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Re: Question: Fitting numerical solutions of ord. diff. equ.

  • To: mathgroup at smc.vnet.net
  • Subject: [mg23381] Re: Question: Fitting numerical solutions of ord. diff. equ.
  • From: "Atul Sharma" <atulksharma at yahoo.com>
  • Date: Fri, 5 May 2000 02:07:14 -0400 (EDT)
  • References: <8er9r7$hj2@smc.vnet.net>
  • Sender: owner-wri-mathgroup at wolfram.com

I've found the timing to be quite variable depending on the quality of the
initial estimates, how many equations, how well behaved they are etc. The
largest system I've used this way contained 13 coupled equations with 4
unknowns, but "actual mileage may vary".

I include an excerpt from the relevant FAQ on the WRI web site. This example
uses FindMinimum, but I agree with you that there is an advantage to using
NonlinearFit to simplify the goodness of fit evaluation. Once you've defined
the error function, it may be used by NonlinearFit in an analogous fashion.
There is also a FAQ on using penalty functions to constrain the parameter
values, which you may find helpful.

A. Sharma

**********************************************************

How can I fit data to a model that is defined using NDSolve?

----------------------------------------------------------------------------
----

You can in principle fit any data to any model by constructing an expression
for the difference between the data and the model, and using FindMinimum to
minimize that expression with respect to the parameters of the model. The
example below shows one way to do this when the model is computed by
NDSolve, and the difference to be minimized is the sum of the squared
differences between the data and the model at each data point (least-squares
fitting).

If the model is given by a function f, the sum of the squared differences
between the data and the model can be constructed using


In[1]:= data = {{0.5, 6.2}, {1.1, 8.1}, {1.5, 8.8},
                       {2.1, 8.3}, {2.3, 6.8}, {3.1, 2.9}} ;

In[2]:= Plus @@ Apply[(f[#1] - #2)^2 &, data, {1}]

                       2                  2                  2
Out[2]= (-6.2 + f[0.5])  + (-8.1 + f[1.1])  + (-8.8 + f[1.5])  +

                    2                  2                  2
>    (-8.3 + f[2.1])  + (-6.8 + f[2.3])  + (-2.9 + f[3.1])

In this example the function f is the solution of a differential equation

    {f'[x] == If[x <  p, 10 - f[x], -f[x]], f[0] == q}

where p and q are parameters of the solution.
A function sse[p, q] to compute the sum of the squared differences between
the data and the model in this example can be written as


In[3]:= sse[p_?NumberQ, q_?NumberQ] := Block[{sol, f},
            sol = NDSolve[{f'[x] == If[x <  p, 10 - f[x], -f[x]], f[0] ==
q},
                     f, {x, 0, 5}][[1]];
            Plus @@ Apply[(f[#1]  - #2)^2  &, data, {1}] /. sol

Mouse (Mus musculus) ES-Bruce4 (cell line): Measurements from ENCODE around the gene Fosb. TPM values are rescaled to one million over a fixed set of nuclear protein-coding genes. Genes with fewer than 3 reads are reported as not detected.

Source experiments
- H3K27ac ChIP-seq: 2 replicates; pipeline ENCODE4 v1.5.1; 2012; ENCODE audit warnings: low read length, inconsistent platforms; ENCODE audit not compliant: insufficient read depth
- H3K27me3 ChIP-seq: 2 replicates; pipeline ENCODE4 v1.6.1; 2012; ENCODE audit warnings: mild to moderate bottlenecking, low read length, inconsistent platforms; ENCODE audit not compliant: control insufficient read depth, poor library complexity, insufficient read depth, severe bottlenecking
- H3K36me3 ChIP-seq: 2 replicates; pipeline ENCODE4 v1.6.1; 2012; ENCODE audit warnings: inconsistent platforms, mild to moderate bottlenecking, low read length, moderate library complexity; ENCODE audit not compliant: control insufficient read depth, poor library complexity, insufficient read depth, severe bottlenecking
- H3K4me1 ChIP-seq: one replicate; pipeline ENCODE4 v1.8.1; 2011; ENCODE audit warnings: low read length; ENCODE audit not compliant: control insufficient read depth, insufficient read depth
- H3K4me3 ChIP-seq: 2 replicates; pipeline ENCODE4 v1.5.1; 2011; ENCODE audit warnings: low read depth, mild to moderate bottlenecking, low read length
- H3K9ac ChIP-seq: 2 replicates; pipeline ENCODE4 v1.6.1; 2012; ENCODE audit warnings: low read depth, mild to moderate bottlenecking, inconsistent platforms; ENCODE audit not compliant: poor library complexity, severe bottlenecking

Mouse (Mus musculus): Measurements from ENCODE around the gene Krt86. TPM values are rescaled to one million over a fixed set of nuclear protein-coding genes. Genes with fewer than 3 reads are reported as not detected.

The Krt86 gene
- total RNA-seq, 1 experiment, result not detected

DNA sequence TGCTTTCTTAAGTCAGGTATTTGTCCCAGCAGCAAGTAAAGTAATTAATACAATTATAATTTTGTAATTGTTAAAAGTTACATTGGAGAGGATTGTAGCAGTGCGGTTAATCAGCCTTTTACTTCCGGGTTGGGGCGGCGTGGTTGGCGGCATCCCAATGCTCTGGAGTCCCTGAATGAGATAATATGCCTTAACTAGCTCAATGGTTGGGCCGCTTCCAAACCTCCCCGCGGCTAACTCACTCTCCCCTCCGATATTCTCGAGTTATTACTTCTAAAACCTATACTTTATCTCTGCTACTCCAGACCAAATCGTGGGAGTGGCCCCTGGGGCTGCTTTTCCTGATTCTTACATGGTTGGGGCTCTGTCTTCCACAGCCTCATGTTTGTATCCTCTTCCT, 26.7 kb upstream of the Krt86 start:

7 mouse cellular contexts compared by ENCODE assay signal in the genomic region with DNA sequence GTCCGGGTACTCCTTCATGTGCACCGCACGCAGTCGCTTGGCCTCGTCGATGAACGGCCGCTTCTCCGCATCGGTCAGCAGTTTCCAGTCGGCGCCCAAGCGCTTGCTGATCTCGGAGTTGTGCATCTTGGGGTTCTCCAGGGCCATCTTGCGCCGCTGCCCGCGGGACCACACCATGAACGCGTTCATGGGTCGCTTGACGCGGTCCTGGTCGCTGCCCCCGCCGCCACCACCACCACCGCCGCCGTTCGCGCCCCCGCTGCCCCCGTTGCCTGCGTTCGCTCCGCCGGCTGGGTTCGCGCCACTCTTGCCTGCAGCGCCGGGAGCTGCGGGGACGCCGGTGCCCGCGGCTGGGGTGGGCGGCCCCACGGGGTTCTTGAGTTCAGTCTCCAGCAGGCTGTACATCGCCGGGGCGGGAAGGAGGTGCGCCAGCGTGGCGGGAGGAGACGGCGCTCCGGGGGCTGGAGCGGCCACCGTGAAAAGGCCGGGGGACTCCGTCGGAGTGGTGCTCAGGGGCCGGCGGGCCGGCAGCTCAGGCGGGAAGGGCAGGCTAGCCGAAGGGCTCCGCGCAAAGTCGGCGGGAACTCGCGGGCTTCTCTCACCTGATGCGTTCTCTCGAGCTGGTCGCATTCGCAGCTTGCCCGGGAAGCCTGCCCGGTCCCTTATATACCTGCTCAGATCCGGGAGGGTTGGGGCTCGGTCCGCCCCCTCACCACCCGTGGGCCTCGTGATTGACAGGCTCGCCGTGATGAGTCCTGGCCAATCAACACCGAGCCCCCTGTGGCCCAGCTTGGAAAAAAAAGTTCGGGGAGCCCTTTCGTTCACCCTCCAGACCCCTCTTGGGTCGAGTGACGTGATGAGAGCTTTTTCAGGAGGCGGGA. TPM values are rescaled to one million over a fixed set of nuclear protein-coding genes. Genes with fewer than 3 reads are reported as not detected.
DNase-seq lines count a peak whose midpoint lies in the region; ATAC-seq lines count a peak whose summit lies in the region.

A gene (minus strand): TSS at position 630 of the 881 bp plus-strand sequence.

]

This expression can be minimized using FindMinimum to obtain the best fit
values for p and q.

In[4]:= FindMinimum[sse[p, q], {p, 2, 3}, {q, 4, 5}]

Out[4]= {0.0743759, {p -> 1.99611, q -> 3.93593}}

These calculations can be computationally and mathematically quite
demanding. In addition to all of the usual difficulties with non-linear
fitting, solving a differential equation is a non-trivial task, and when the
model is defined by a differential equation, that differential equation must
be solved (with new parameters) at each step in the minimization process.


"Marc Datz" <datz at ise.fhg.de> wrote in message
news:8er9r7$hj2 at smc.vnet.net...
>
> Hi,
> for my diploma thesis I have to optimize the parameters of a only
> numerical solvable System of ordinary differential equations, so that it
> fits optimal to my measured curve.
> I have 6 implicit ordinary differential eqautions with derivatives to
> time which I have to solve numerically. The parameters of the equations
> have to be optimized in a way, that the chi^2 value of the calculated
> NF(t) and  my measured data is minimized (see atached File).
>
> [get the file by contacting the author ---moderator]
>
> I work on a solution in Pascal, but I heard it would be easy to solve
> this problem with Mathematica. Unfortunately I dont know anybody who
> could help me. The advantage would be that I could get the standard
> errors of the parameters (alpha, beta...) and see very fast which are
> significant.
> I never worked with Mathematica before and I want to know, how I have to
> proceed and how much time you think it will take.
> Many thanks
>                Marc
>
-
--------------------------------------------------
Atul Sharma MD, FRCP(C)
Pediatric Nephrologist,
McGill University/Montreal Children's Hospital

email: atulksharma at yahoo.com




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